Why Do We Eat?

  • to satisfy hunger
  • for pleasure, eg the love of sweet or salty
  • for social significance (companionship, to impress, culture, traditions, availability–season and geography, positive and negative associations, cost)
  • concern for health to obtain food energy and the essential nutrients (specific chemical substances that we must have available in our body because they can’t be synthesized by our body cells or cannot be synthesized at a sufficient rate to satisfy our needs).
  • to promote growth and maintenance of body tissues
  • to regulate processes of the body

Body composition of an average 65 kg male:

Water, 61.5 %; protein, 17%; fat, 13.8 %, mineral, 6.2%; carbohydrate, 1.5%.

So, how do we use this information? Well,

  • drink at least six cups of water each day.
  • don’t forget to take your daily required amount of protein for without it you can’t even maintain muscle tone, let alone develop muscles. Meat, protein shakes, whatever, to meet your needs.
  • fat isn’t the enemy. Quality of fat and portion control are the key.
  • minerals (and vitamins) are needed and are often provided in food supplement capsules to compensate for over-processed food, nutrient poor soil, and toxic pesticides and herbicides on and in foods. Carbohydrates are found in fruits and vegetables as well as breads. Avoid over-indulging in the starchy foods because the colours in the fruits and vegetables indicate special nutrients your body can use is preferred. Excess weight gain often is related to too much starch in the diet as well as too many toxins which are stored in fat cells in attempts to protect body organs from damage.

Where Does It All Go?

Often when we try to improve our health nutritionally, we have “fast food” thinking. We want results right away. Sometimes we feel results quickly. Other times, it could take weeks to months before significant improvement. A quick review of the organisation of the human body may help you to visualize the various levels of the body the nutrients need to get to and repair, and that takes time.

In the order of increasing complexity, we have: atoms, ions and simple molecules, macromolecules (protein, nucleic acids, polysaccharides, long carbohydrate units), macromolecular complexes (cell ribosomes, chromosomes, etc.), cell organelles (major components of a cell – nucleus, mitochondria…), cells, tissues (muscle, adipose etc.), organs, organ systems (digestive etc.), living organism (human).

Cell:

  • cell membrane (consists of protein and lipid, acts as barrier or fence),
  • nucleus (plural nuclei),
  • mitochondrion (plural mitochondria) to generate energy for the cell, to use by breaking down fuel molecule in presence of oxygen (controlled combustion),
  • chromosomes (specifies what a cell can be and do, a blueprint for specific proteins)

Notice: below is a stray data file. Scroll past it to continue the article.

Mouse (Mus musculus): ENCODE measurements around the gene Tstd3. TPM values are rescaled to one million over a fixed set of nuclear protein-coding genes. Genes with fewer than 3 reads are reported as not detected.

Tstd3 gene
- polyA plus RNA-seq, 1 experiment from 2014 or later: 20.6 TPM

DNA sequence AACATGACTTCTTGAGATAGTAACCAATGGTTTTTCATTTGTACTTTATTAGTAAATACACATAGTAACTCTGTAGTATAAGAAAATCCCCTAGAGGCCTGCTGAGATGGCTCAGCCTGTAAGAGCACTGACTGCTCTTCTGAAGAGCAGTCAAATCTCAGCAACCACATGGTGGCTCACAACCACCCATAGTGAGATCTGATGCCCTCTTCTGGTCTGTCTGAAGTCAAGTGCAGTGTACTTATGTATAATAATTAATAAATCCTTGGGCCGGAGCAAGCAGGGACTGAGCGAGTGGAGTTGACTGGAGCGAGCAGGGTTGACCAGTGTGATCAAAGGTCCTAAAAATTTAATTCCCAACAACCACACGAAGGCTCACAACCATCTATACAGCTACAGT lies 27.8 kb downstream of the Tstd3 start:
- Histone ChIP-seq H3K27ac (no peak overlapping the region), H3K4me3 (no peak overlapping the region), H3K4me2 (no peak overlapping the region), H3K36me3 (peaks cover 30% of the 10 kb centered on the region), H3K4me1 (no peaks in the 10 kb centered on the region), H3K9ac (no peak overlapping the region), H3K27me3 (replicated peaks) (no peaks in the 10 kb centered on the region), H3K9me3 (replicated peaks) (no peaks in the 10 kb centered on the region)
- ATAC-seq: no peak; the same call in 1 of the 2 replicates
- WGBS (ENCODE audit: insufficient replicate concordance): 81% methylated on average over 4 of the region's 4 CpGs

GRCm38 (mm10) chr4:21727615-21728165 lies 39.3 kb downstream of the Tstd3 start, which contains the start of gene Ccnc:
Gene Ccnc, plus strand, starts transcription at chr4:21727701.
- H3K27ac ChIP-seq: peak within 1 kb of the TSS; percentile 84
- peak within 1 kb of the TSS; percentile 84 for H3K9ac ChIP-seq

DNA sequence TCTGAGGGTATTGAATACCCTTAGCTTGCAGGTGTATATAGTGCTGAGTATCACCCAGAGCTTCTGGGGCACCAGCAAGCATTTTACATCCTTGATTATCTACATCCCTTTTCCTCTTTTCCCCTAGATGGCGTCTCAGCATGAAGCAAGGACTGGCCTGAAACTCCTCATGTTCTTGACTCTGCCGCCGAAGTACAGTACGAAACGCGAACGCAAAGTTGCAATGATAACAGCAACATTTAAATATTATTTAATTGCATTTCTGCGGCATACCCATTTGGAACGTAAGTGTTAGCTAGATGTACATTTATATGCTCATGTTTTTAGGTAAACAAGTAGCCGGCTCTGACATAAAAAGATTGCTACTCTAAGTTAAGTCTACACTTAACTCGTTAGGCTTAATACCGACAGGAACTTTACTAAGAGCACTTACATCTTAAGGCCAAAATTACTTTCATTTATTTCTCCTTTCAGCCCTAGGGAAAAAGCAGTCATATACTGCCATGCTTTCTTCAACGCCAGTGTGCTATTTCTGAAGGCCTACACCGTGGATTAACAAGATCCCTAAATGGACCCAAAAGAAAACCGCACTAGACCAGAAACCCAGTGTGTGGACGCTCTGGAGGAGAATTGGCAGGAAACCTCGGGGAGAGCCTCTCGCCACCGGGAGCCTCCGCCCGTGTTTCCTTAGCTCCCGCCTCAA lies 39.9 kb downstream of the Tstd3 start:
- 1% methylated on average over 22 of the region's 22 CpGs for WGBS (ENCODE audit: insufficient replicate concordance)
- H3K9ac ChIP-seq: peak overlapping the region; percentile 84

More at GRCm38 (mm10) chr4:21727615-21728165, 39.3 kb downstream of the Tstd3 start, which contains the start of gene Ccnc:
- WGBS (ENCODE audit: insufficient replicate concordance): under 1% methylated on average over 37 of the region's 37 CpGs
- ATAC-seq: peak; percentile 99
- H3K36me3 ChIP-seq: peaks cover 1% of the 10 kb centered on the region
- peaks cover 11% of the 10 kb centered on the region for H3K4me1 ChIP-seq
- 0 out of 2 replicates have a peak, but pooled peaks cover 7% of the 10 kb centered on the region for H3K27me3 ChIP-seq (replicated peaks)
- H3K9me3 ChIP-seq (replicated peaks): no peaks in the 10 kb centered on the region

• ribosomes (protein and nucleic acid)
  • cytoplasm (medium within cell membrane: a viscous liquid like material containing dissolved ions, metabolic intermediates and enzymes wherein many of cell’s chemical reactions occur

Tissues

  • composed of a collection of cells
  • adipose tissue (fat tissue – adiposites)
  • muscle tissue
  • role of connective tissue to bind cells in tissues and act as a support system
  • blood vessels and nerves run in the connective tissue

Digestion and Absorption

Digestion:

  • a mechanical and chemical process that reduces complex food molecules to simpler, absorbable substances
  • begins in mouth with chewing creating a bolus with the salivary glands distributing salivary amylase (acts on starch)
  • goes down esophagus, the bolus passes to stomach
  • rapid strong churning, food mixed with gastric juice turning the bolus into chyme, very acidic, some protein digestion
  • pylorus (pyloric valve) allows food into small intestine 
  • small intestine, a coiled tube 9 feet by 1 1/2 inches, inner folds, three sections: 8″ duodenum, 3′ jejunum, 5′ ileum
  • villi on the bowel wall: millions of projections, covered with epithelial cells
  •  pancreatic, intestinal and gall bladder secretions enter small intestine, neutralize acid chyme from stomach making it slightly alkaline
  • secretions contain enzymes which attack specific food constituents
  • the continual turnover of intestinal cells are digested as well. Said to be a six week turnover.
  • other terms: lumen, microvilli, brush border

Absorption

  • occurs primarily in the small intestine, and some in the stomach
  • nutrients pass into epithelial cells of villi by passive diffusion (down the concentration gradient), facilitated diffusion (carrier molecules through membrane down concentrated gradient), active transport (against concentration gradient requiring energy and a carrier substance – eg. calcium, glucose and some amino acids)
  • water soluble nutrients are picked up by capillaries in the villi where the nutrients eventually pass via the portal blood to the liver
  • lipid soluble nutrients are taken up by the lacteals by-passing the liver, and enter the general circulation via the thoracic duct
  • colon 4′ by 2.5 inches and consists of the ascending, transverse and descending segments
  • colon re-absorbs back much of the water from the 7 litres of digestive secretions, and colon also a storage site for fecal matter….then of course there is the circulatory system not entered into here.

Stay tuned for blog on metabolism. Hopefully it won’t be like watching cement dry.

Resource:

University of Waterloo Kinesiology notes (a long time ago…), Waterloo, Ontario, Canada

Janet Wiebe 

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